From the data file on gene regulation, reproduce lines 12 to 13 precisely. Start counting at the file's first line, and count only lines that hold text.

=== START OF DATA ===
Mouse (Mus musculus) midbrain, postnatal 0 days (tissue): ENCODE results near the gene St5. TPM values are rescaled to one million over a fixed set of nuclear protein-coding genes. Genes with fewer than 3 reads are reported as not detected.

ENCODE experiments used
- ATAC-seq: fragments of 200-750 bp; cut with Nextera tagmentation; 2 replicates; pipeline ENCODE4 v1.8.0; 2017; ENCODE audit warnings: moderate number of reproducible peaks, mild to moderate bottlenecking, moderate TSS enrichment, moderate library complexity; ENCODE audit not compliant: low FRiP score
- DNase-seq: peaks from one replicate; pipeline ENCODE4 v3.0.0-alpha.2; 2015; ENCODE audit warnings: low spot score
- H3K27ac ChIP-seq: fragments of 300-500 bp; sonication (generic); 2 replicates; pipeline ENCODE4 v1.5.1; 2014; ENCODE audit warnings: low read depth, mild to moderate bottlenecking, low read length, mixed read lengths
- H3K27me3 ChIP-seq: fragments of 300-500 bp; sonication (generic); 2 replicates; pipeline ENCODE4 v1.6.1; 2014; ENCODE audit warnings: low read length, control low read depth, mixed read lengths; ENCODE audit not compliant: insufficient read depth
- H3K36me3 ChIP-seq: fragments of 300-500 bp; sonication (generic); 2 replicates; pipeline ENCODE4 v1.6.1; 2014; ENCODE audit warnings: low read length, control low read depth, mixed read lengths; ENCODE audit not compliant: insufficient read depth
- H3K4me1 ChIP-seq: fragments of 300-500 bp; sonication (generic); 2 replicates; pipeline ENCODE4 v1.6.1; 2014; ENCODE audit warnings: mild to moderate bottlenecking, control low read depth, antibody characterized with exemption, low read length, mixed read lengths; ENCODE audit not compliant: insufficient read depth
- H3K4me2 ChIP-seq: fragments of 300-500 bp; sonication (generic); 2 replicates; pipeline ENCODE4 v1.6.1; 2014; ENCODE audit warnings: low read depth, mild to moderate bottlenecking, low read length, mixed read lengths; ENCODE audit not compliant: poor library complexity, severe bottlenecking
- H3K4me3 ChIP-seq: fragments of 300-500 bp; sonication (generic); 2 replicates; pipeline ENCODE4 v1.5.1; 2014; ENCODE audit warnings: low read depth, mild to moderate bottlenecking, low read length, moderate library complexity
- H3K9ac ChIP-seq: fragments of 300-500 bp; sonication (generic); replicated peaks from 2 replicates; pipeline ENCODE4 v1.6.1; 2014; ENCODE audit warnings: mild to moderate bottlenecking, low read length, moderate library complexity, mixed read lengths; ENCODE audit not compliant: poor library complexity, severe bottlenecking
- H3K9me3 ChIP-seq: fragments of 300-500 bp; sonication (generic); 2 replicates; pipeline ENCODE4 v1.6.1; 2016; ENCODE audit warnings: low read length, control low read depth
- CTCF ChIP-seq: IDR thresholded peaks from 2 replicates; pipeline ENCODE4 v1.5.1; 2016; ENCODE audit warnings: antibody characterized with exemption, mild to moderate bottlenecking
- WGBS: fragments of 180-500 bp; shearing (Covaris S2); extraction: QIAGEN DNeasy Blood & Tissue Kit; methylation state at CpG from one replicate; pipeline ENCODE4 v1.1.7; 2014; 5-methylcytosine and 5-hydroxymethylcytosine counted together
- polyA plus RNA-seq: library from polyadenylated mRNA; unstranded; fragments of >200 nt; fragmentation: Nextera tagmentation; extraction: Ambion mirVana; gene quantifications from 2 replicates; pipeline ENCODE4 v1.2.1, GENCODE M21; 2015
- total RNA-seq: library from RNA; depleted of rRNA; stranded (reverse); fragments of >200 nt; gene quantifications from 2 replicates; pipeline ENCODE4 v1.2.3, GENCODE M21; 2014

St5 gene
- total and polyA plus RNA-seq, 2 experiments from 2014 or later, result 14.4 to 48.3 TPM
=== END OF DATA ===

- H3K9me3 ChIP-seq: fragments of 300-500 bp; sonication (generic); 2 replicates; pipeline ENCODE4 v1.6.1; 2016; ENCODE audit warnings: low read length, control low read depth
- CTCF ChIP-seq: IDR thresholded peaks from 2 replicates; pipeline ENCODE4 v1.5.1; 2016; ENCODE audit warnings: antibody characterized with exemption, mild to moderate bottlenecking